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An April Fool Of Long Ago.

Jean Blewett 1862 (Janet McKishnie Scotia, Kent County, Ontario) – 1934 (Chatham)

In powdered wig and buckled shoe,
Knee-breeches, coat and waistcoat gay,
The wealthy squire rode forth to woo
Upon a first of April day.
 
He would forget his lofty birth,
His spreading acres, and his pride,
And Betty, fairest maid on earth,
Should be his own - his grateful bride.
 
The maid was young, and he was old;
The maid was good to look upon.
Naught cared she for his land or gold,
Her love was for the good squire's son.
 
He found her as the noonday hush
Lay on the world, and called her name.
She looked up, conscious, and her blush
A tender interest did proclaim.
 
For he was Hubert's sire, and she
To keep a secret tryst did go.
He said: "Methinks she cares for me" -
That April fool of long ago.
 
The flattered squire his suit did press
Without delay. "Say, wilt thou come,"
He said, with pompous tenderness,
"And share my wealth and grace my home?"
 
"Kind sir," the lovely Betty cried,
"I'm but a lass of low degree."
"The love that is controlled by pride
Is not true love at all," quoth he.
 
"I hold a man should woo and wed
Where'er he wills - should please himself."
"There is the barrier strong," she said,
"Of pedigree, and place, and pelf.
 
"Could one so lowly hope to grace
Your home?" Right proud his air and tone:
"You're pure of heart and fair of face;
Dear Betty, you would grace a throne!"
 
"Since you so highly think of me" -
Her tears and laughter were at strife -
"You will not mind so much, maybe,
That I am Hubert's promised wife."
 
Pale went the good squire's florid cheek,
His wrath flamed out - but Betty stood,
Brown-haired, red-lipped, blue-eyed and meek,
A sight to make a bad man good.
 
She won on him. "But why this guile -
This secrecy?" His voice was rough.
"We feared," she whispered, with a smile,
"You would not think me good enough."
 
"An April fool am I. Come, come -
My offer stands. As Hubert's wife,"
He laughed, "you'll share my wealth and home
And brighten up a lonely life."
 
He kissed her cheek and rode away.
Unbroken was his heart, I wist,
For he was thinking of a day -
A day back in youth's rosy mist -
 
And of a form and of a face.
"My dear, dead love," he whispered low,
The while he rode at sober pace,
That April fool of long ago.
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Submitted on August 03, 2020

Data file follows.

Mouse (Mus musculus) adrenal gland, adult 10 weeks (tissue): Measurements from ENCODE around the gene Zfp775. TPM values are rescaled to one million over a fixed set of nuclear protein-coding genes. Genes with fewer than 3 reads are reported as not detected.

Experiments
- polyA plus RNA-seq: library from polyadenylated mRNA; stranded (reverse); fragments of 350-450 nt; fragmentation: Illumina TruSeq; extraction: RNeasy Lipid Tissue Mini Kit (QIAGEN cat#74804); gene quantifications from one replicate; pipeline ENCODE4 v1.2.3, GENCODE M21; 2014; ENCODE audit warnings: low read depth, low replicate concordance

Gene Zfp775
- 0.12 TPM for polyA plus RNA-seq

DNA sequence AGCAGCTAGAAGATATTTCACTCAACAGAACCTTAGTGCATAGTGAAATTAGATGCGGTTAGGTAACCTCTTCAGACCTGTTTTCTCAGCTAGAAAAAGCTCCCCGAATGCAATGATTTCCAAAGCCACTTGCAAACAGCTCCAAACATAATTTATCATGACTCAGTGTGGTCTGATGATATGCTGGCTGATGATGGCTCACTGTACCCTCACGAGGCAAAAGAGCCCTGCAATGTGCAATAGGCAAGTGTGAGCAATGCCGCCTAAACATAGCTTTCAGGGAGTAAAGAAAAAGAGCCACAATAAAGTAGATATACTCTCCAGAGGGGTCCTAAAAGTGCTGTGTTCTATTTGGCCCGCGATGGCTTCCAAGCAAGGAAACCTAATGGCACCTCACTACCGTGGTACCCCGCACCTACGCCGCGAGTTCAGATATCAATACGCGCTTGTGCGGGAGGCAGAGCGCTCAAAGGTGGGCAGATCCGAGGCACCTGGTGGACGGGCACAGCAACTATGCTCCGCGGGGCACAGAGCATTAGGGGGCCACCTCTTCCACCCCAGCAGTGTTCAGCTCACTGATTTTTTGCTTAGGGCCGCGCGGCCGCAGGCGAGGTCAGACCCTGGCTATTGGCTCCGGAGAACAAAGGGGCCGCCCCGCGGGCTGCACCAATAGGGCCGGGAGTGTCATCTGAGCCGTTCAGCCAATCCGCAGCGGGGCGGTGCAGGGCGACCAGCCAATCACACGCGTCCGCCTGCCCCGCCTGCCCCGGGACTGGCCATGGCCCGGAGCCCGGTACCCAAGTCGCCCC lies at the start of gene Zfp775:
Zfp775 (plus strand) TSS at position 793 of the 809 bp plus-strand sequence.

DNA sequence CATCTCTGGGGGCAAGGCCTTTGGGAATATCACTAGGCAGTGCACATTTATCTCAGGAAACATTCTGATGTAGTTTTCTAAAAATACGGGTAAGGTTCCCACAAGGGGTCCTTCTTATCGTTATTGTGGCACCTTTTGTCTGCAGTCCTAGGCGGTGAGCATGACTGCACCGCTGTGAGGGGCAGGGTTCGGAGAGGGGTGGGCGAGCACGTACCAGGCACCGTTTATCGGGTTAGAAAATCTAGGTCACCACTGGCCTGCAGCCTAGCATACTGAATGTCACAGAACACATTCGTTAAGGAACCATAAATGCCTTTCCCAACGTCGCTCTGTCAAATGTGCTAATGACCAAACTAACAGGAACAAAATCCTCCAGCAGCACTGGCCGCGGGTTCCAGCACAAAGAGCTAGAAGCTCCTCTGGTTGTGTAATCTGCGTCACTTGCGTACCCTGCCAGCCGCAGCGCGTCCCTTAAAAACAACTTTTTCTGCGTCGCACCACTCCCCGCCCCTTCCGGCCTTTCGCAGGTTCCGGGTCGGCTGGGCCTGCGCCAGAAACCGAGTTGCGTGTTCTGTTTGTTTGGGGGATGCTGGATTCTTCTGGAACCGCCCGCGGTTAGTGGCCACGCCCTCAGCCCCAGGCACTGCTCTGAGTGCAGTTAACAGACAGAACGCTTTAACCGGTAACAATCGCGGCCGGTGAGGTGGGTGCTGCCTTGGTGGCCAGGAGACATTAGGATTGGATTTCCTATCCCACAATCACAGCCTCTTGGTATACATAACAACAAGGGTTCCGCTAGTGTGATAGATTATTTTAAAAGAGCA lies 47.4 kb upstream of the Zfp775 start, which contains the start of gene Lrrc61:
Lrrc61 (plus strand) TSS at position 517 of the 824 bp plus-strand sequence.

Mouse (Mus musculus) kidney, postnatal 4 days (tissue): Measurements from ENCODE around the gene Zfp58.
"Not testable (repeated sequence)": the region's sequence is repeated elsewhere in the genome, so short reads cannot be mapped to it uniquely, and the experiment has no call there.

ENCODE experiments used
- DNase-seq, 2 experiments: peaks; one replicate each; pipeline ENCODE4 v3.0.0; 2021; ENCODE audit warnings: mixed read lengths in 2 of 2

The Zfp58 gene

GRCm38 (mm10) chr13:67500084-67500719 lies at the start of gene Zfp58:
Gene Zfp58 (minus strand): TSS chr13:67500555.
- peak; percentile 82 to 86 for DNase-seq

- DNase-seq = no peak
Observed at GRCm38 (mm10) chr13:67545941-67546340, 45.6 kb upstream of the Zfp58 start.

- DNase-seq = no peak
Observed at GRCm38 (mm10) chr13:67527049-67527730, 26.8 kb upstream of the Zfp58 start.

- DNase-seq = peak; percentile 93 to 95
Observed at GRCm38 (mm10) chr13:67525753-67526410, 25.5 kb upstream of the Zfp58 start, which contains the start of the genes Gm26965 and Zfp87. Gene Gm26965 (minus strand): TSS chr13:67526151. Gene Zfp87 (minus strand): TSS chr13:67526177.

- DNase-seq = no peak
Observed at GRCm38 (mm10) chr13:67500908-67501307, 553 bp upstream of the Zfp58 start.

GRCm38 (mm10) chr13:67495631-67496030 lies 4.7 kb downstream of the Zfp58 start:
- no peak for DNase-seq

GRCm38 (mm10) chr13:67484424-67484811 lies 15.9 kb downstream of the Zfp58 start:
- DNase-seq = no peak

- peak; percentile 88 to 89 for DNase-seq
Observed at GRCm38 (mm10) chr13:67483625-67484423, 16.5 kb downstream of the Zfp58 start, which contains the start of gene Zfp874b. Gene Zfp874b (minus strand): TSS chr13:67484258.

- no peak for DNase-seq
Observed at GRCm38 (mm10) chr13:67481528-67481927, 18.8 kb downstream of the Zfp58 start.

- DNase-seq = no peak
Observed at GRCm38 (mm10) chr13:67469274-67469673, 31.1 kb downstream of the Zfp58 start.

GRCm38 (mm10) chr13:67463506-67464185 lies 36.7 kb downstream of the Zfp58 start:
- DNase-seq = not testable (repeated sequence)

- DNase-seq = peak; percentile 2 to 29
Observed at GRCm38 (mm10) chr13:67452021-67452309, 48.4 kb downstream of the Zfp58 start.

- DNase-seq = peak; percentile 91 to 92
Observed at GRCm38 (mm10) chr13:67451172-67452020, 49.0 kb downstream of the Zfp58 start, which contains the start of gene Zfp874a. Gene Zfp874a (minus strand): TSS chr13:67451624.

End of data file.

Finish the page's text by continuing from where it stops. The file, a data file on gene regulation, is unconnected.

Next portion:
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Jean Blewett

Jean McKishnie Blewett (4 November 1862 – 19 August 1934) was a Canadian journalist, author and poet. Blewett was born Janet McKinshie in Scotia, Kent County, Ontario in 1862 to Scottish immigrants (some sources say 1872). She attended St. Thomas Collegiate and in 1879 married Bassett Blewett and published her first novel, Out of the Depths. In 1896, she won a $600 prize from the Chicago Times-Herald for her poem "Spring". Blewett was a regular contributor to The Globe, a Toronto newspaper and in 1898 became editor of its Homemakers Department. In 1919, assisted by the Imperial Order of the Daughters of the Empire, she published a booklet titled Heart Stories to benefit war charities. During this time she regularly lectured on topics such as temperance and suffragism. She used the pseudonym Katherine Kent for some of her writing. In 1925 Blewett was compelled by ill-health to retire her editorship. For two years she lived with a daughter in Lethbridge, Alberta, before returning to Toronto in 1927. She died in 1934 in Chatham, Ontario. After her death, fellow female journalist Bride Broder wrote in tribute: There is a simplicity about Mrs. Blewett's prose and verse that has made a wide appeal, and her gay-hearted attitude to life, the humorous twists she gave to little things, made her very welcome as a speaker at women's gatherings. In all her writings she touched on the things that appeal to women everywhere and, in doing so, won the admiration of men readers also. Her brother, Archie P. McKishnie, was also a noted writer.  more…

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